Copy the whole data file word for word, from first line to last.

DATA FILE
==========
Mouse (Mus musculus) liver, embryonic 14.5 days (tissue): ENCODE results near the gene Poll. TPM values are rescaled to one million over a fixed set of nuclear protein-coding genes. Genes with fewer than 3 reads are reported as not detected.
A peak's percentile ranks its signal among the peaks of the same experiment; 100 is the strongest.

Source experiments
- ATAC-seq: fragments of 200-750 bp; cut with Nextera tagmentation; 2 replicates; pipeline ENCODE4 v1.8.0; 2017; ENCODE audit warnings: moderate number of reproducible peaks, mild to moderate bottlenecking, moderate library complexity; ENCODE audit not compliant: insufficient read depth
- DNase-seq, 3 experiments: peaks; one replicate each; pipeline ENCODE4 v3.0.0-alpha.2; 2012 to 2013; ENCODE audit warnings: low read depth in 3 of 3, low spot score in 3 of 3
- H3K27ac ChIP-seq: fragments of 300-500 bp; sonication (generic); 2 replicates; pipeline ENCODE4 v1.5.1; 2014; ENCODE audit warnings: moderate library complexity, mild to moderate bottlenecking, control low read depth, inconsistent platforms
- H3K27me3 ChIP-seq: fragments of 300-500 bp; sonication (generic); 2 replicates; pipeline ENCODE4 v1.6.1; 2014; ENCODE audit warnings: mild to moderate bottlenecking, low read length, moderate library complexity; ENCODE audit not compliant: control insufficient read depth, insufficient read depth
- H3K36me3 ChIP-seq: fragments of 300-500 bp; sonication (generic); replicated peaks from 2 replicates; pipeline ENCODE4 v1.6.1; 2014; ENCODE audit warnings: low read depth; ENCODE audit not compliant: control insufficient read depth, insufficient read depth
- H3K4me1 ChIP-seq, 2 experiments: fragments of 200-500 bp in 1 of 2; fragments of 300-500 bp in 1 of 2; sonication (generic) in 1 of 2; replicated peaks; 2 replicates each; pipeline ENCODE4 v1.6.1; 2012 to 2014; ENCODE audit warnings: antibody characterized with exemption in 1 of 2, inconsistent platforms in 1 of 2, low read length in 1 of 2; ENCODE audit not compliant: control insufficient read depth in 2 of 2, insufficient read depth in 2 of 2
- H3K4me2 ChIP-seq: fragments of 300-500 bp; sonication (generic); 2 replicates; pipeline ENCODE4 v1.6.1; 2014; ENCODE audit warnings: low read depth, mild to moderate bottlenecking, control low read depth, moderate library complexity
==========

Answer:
Mouse (Mus musculus) liver, embryonic 14.5 days (tissue): ENCODE results near the gene Poll. TPM values are rescaled to one million over a fixed set of nuclear protein-coding genes. Genes with fewer than 3 reads are reported as not detected.
A peak's percentile ranks its signal among the peaks of the same experiment; 100 is the strongest.

Source experiments
- ATAC-seq: fragments of 200-750 bp; cut with Nextera tagmentation; 2 replicates; pipeline ENCODE4 v1.8.0; 2017; ENCODE audit warnings: moderate number of reproducible peaks, mild to moderate bottlenecking, moderate library complexity; ENCODE audit not compliant: insufficient read depth
- DNase-seq, 3 experiments: peaks; one replicate each; pipeline ENCODE4 v3.0.0-alpha.2; 2012 to 2013; ENCODE audit warnings: low read depth in 3 of 3, low spot score in 3 of 3
- H3K27ac ChIP-seq: fragments of 300-500 bp; sonication (generic); 2 replicates; pipeline ENCODE4 v1.5.1; 2014; ENCODE audit warnings: moderate library complexity, mild to moderate bottlenecking, control low read depth, inconsistent platforms
- H3K27me3 ChIP-seq: fragments of 300-500 bp; sonication (generic); 2 replicates; pipeline ENCODE4 v1.6.1; 2014; ENCODE audit warnings: mild to moderate bottlenecking, low read length, moderate library complexity; ENCODE audit not compliant: control insufficient read depth, insufficient read depth
- H3K36me3 ChIP-seq: fragments of 300-500 bp; sonication (generic); replicated peaks from 2 replicates; pipeline ENCODE4 v1.6.1; 2014; ENCODE audit warnings: low read depth; ENCODE audit not compliant: control insufficient read depth, insufficient read depth
- H3K4me1 ChIP-seq, 2 experiments: fragments of 200-500 bp in 1 of 2; fragments of 300-500 bp in 1 of 2; sonication (generic) in 1 of 2; replicated peaks; 2 replicates each; pipeline ENCODE4 v1.6.1; 2012 to 2014; ENCODE audit warnings: antibody characterized with exemption in 1 of 2, inconsistent platforms in 1 of 2, low read length in 1 of 2; ENCODE audit not compliant: control insufficient read depth in 2 of 2, insufficient read depth in 2 of 2
- H3K4me2 ChIP-seq: fragments of 300-500 bp; sonication (generic); 2 replicates; pipeline ENCODE4 v1.6.1; 2014; ENCODE audit warnings: low read depth, mild to moderate bottlenecking, control low read depth, moderate library complexity